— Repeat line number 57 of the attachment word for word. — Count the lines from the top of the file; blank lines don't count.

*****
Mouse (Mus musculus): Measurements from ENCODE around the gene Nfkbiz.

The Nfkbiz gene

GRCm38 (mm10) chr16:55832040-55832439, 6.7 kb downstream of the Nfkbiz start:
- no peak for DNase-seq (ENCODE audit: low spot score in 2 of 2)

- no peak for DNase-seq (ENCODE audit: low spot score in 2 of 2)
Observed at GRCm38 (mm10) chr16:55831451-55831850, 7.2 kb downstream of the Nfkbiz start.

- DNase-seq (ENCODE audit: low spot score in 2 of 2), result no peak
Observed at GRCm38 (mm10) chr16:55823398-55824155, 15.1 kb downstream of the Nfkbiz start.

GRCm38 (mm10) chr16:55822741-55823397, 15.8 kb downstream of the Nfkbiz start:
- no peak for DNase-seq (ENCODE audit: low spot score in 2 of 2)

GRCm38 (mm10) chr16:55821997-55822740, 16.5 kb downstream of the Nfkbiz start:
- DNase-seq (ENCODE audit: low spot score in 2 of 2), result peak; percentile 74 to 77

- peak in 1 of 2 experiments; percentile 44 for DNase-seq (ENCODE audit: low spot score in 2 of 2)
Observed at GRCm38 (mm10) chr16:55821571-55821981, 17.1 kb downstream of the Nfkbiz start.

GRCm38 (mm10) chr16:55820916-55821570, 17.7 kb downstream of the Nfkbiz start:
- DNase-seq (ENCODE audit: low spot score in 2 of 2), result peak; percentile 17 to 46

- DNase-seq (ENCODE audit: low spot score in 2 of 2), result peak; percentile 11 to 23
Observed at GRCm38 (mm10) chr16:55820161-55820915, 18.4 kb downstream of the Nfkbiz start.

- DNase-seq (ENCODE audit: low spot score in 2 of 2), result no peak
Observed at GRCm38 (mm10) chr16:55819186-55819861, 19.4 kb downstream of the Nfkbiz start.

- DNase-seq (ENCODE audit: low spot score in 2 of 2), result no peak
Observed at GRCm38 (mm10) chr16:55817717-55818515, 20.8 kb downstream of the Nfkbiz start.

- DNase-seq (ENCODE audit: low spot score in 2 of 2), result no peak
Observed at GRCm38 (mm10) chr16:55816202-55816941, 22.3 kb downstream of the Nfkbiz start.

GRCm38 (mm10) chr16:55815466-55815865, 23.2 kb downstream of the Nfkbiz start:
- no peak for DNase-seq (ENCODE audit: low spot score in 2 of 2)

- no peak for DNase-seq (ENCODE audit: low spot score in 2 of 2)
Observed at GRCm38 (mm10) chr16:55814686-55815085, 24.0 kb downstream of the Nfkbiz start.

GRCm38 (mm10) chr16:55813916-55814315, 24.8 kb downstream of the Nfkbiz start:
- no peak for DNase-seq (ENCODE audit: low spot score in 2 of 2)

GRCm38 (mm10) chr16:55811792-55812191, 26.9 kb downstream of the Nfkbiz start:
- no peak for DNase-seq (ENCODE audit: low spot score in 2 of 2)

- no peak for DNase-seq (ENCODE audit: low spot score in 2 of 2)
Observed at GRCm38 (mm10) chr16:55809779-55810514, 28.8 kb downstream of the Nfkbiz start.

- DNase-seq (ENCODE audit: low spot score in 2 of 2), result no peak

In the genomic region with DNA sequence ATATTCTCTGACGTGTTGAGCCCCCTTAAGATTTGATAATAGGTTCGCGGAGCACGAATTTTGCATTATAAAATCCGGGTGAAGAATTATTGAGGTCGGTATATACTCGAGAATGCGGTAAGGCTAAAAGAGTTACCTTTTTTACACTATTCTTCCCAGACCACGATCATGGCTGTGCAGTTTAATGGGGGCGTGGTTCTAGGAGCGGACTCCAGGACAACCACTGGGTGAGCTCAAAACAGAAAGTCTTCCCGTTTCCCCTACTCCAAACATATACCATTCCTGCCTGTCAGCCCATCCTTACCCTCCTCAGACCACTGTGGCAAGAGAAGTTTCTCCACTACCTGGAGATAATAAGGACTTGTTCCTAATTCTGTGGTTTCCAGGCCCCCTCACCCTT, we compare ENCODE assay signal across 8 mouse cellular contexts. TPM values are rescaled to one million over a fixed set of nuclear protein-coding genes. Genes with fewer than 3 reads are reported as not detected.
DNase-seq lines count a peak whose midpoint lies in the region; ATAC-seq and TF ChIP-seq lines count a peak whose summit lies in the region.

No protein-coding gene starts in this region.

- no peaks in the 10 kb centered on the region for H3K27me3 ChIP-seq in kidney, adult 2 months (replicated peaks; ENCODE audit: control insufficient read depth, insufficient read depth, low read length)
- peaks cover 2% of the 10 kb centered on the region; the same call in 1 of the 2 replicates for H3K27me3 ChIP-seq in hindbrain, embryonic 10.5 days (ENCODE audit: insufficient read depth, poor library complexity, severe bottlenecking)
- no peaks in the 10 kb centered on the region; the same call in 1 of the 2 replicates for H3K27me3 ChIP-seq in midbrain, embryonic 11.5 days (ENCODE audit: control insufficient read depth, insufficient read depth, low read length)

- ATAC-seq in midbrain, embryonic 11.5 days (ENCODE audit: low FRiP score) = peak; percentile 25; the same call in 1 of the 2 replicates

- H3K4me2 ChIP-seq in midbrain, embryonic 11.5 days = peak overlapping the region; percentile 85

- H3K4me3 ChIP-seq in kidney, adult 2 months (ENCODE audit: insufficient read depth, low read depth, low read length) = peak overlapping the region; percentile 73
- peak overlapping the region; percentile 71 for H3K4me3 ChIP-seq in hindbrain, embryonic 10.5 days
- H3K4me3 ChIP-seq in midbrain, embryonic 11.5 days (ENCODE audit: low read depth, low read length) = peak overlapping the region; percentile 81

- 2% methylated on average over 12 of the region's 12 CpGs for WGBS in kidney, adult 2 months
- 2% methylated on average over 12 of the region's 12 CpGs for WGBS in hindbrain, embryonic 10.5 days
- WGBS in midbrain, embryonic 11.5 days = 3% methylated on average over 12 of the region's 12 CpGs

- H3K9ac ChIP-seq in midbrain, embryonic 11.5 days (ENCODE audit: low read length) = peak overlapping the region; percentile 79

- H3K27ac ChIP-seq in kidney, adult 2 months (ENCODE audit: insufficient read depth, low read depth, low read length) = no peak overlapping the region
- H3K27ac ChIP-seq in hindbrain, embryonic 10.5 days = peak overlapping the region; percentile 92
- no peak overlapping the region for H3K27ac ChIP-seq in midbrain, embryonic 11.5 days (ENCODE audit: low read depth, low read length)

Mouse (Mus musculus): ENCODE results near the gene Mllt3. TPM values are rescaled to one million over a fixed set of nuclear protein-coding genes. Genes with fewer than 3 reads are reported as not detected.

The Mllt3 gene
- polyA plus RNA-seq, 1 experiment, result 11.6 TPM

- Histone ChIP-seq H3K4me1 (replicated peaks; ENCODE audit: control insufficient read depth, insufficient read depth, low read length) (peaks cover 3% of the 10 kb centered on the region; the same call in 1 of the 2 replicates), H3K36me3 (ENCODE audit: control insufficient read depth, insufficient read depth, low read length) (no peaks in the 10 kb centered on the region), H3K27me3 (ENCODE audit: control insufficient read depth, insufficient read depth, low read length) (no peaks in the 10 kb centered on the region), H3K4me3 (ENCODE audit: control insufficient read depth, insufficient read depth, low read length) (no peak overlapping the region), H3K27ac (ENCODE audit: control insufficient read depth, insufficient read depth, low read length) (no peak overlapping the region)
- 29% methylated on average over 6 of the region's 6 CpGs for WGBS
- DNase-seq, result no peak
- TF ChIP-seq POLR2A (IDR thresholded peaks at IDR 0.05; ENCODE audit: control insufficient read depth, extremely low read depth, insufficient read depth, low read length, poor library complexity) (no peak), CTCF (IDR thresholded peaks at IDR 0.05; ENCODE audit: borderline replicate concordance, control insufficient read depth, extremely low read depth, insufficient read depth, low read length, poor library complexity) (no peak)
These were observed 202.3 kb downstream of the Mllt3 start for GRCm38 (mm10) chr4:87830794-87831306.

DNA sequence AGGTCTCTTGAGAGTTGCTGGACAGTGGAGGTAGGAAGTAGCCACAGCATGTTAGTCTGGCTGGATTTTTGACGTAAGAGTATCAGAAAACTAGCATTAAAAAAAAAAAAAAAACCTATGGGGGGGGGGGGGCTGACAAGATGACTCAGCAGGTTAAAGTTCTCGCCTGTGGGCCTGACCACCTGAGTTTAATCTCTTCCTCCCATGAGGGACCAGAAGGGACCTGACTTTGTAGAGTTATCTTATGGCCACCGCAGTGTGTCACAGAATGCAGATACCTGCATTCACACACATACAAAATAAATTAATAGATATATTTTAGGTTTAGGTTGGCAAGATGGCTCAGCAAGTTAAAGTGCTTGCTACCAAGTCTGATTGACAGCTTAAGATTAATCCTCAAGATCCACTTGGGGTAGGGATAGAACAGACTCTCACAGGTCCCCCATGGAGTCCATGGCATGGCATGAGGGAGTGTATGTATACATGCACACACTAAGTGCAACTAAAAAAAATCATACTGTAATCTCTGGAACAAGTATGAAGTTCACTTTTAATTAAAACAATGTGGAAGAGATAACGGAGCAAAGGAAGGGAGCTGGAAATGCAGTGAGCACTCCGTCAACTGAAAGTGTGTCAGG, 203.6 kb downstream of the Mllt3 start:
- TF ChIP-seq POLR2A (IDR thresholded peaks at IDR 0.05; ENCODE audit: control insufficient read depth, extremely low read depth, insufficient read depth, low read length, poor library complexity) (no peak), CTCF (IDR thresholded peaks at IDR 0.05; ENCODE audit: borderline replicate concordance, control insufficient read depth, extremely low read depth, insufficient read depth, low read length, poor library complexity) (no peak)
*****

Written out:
- Histone ChIP-seq H3K4me1 (replicated peaks; ENCODE audit: control insufficient read depth, insufficient read depth, low read length) (peaks cover 3% of the 10 kb centered on the region; the same call in 1 of the 2 replicates), H3K36me3 (ENCODE audit: control insufficient read depth, insufficient read depth, low read length) (no peaks in the 10 kb centered on the region), H3K27me3 (ENCODE audit: control insufficient read depth, insufficient read depth, low read length) (no peaks in the 10 kb centered on the region), H3K4me3 (ENCODE audit: control insufficient read depth, insufficient read depth, low read length) (no peak overlapping the region), H3K27ac (ENCODE audit: control insufficient read depth, insufficient read depth, low read length) (no peak overlapping the region)